The National Treasury has ordered the tax and duty-related provisions of the Finance Bill 2017 into effect even before the Bill passes into Law.
This order from the Treasury became effective last week and will see excise stamp fees paid on cigarettes and alcoholic beverages with more than 10.0 percent alcohol content increase to 2.8 shillings per retail unit from 1.5 shillings previously.
Contrary to this, excise stamp fees on non-alcoholic beverages, mineral water, and cosmetics have practically been halved, reducing to 0.6, 0.5 and 0.6 shillings per retail unit respectively.
Keeping in mind that non-alcoholic beverages are consumed by a larger population and at a higher frequency than alcoholic beverages with above 10.0 percent alcohol content, the net effect of these changes would be a tax cut on beverages in general.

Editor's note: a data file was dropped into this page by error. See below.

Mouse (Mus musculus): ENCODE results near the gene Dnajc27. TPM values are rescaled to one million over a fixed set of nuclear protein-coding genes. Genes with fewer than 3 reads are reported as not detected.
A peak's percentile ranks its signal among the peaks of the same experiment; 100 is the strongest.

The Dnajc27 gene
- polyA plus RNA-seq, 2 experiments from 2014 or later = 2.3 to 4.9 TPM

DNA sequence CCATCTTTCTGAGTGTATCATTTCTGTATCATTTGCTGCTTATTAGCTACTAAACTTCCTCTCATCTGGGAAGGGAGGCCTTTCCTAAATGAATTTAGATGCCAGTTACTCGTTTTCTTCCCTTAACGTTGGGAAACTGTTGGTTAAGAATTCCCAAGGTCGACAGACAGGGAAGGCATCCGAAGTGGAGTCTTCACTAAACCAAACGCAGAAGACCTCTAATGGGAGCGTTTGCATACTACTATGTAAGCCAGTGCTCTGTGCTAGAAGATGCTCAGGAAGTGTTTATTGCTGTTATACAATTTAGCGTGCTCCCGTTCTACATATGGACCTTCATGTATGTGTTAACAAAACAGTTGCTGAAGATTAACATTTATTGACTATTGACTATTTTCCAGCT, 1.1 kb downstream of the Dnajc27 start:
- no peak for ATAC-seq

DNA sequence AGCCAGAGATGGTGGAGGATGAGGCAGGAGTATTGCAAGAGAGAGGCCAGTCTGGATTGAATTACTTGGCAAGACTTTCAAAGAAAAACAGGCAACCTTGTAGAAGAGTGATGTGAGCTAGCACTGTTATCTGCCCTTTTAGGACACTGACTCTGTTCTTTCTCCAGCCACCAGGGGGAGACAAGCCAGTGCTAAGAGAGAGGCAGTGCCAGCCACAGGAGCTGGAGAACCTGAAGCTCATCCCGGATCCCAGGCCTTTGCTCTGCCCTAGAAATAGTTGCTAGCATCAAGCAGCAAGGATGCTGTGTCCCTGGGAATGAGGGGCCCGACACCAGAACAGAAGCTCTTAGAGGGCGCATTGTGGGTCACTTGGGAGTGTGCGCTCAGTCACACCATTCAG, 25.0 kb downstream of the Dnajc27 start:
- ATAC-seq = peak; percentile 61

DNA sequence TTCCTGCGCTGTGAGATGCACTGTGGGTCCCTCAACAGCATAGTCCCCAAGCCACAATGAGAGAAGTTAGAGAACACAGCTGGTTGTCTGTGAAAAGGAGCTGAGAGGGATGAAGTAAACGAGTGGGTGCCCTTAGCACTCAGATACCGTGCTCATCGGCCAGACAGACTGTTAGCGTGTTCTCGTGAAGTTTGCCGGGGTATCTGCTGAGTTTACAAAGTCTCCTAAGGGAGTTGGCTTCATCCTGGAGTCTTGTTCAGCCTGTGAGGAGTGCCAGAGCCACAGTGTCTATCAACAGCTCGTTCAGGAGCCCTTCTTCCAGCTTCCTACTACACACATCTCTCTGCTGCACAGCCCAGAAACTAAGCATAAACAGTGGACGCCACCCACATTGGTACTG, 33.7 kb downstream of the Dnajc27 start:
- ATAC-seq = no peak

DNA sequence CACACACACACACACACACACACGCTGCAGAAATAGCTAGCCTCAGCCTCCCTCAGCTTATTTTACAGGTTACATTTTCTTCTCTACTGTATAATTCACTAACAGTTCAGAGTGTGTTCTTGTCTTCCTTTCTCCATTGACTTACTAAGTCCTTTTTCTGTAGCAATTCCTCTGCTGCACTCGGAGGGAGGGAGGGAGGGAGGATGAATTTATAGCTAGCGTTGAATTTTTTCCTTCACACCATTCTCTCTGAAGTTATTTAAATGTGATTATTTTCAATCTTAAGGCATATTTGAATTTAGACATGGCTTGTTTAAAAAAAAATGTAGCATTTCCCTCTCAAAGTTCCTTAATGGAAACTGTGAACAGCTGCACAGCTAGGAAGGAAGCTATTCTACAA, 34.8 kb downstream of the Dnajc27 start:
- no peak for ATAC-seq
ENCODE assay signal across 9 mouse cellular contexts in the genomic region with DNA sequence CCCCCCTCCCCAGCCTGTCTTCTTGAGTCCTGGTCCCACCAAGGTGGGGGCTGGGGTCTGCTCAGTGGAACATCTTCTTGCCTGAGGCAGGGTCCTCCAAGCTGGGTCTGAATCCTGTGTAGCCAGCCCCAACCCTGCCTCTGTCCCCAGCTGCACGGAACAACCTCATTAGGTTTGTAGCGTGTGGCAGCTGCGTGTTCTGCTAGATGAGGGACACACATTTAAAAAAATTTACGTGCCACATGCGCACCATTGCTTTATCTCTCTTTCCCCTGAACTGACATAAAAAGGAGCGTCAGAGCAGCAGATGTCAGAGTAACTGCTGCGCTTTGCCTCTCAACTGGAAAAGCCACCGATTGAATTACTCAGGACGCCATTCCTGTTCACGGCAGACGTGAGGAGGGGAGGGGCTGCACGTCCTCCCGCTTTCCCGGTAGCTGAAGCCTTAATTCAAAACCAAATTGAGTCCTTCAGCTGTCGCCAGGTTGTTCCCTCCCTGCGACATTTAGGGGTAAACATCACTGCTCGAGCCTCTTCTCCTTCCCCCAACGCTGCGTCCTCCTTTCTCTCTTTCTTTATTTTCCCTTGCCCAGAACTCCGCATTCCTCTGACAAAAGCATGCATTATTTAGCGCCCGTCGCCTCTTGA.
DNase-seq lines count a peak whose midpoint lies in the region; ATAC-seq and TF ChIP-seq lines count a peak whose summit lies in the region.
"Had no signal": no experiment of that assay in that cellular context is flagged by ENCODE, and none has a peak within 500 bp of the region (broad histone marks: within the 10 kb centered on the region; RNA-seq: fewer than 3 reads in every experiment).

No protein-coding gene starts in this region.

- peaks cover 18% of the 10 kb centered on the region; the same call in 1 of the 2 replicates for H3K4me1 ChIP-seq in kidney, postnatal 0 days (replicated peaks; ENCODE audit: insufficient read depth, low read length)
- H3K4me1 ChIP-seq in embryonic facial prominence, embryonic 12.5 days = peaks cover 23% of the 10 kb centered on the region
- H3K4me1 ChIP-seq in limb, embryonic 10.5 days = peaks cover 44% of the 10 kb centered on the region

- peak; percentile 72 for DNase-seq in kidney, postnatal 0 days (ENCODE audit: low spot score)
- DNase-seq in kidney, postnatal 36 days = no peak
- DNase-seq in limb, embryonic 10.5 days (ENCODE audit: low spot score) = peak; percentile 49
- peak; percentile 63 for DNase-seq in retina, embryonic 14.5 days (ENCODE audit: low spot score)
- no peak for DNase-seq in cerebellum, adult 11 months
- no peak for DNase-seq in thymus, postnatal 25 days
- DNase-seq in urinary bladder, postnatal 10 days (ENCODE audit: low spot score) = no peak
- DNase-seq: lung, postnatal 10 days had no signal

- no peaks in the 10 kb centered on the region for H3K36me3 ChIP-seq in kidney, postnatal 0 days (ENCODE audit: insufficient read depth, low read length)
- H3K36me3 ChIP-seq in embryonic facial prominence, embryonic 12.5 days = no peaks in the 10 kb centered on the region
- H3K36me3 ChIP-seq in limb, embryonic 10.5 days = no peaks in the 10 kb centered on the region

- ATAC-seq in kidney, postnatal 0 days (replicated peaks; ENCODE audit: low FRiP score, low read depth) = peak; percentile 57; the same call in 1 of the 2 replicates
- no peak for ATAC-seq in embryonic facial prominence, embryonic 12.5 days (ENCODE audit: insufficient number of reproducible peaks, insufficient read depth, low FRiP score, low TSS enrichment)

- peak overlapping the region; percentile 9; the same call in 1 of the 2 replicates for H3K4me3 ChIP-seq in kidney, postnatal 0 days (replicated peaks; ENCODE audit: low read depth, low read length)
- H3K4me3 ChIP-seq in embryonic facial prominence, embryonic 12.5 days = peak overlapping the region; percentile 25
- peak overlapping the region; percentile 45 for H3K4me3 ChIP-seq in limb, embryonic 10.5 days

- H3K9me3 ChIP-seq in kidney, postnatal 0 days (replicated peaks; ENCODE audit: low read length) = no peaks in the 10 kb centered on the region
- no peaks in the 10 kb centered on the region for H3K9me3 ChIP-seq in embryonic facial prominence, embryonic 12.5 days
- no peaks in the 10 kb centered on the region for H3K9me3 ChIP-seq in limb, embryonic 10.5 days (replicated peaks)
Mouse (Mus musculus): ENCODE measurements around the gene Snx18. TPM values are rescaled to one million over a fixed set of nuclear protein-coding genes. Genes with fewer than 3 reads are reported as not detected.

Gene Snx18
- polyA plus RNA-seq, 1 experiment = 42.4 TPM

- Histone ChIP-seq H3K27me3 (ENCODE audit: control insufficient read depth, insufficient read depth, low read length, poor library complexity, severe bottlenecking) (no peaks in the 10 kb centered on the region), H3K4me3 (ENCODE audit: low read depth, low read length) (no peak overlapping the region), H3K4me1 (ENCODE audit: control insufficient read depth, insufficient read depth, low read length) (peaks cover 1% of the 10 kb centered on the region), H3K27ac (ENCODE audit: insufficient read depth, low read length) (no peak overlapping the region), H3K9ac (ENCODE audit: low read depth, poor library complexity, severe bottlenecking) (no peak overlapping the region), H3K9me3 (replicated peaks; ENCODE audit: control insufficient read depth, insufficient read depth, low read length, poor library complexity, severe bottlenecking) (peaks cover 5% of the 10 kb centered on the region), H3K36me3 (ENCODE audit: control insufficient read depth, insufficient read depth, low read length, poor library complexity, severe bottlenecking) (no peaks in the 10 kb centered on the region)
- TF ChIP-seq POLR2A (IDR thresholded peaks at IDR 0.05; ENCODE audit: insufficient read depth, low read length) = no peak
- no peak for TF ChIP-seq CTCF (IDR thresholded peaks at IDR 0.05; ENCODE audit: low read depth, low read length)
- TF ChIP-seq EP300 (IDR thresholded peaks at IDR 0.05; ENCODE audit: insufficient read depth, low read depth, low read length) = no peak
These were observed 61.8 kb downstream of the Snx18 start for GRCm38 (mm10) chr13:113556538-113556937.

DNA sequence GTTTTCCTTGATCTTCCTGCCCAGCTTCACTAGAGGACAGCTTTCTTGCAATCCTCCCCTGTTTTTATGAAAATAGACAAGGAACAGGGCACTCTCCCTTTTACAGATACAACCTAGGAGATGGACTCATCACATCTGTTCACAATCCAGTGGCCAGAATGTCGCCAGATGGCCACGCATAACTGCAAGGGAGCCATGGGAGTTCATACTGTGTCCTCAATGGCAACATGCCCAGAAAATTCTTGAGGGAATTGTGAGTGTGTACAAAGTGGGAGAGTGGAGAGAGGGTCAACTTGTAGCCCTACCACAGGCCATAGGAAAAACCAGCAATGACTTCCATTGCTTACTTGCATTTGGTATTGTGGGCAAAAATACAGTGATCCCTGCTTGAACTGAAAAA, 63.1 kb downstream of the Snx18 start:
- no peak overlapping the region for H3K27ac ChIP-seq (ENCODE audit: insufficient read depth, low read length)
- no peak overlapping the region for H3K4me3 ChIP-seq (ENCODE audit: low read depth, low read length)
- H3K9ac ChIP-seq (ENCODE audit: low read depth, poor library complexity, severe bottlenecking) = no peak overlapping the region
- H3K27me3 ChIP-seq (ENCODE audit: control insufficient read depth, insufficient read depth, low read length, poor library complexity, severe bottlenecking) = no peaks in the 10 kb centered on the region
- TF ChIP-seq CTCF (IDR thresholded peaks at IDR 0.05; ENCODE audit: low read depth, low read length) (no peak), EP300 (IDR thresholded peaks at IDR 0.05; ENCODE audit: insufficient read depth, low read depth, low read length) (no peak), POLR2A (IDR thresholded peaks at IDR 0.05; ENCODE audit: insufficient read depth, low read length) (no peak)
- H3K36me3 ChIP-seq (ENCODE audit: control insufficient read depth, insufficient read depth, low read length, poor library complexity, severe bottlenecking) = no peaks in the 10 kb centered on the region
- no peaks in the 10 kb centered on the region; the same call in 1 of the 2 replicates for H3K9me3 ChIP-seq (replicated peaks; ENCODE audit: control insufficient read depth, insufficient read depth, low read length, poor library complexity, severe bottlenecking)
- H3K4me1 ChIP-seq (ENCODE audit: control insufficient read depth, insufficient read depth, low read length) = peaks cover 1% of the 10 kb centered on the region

The provisions in the Finance Bill are in line with taxation measures outlined in the National Budget for the fiscal year 2017/18 where it was proposed to increase the tax on wines and spirits with an alcohol content above 10.0 percent to 200 shillings per liter from 175 shillings per liter previously.
This move will likely result in alcoholic beverage manufacturers and retailers passing on the extra costs to the consumer, leading to an increase in prices of these wines and spirits.
According to Cytonn Investments Limited, this move by the Treasury:
- will have minimal effect on inflation as alcoholic beverages, tobacco & narcotics only bear a 2.1 percent weighting on the Consumer Price Index’ (CPI’s)
- will lead to minimal increase in revenue for the exchequer as the bulk of tax collection comes from PAYE and VAT at 43.4 percent and 22.3 percent respectively whose changes were to increase the tax brackets hence lesser collections.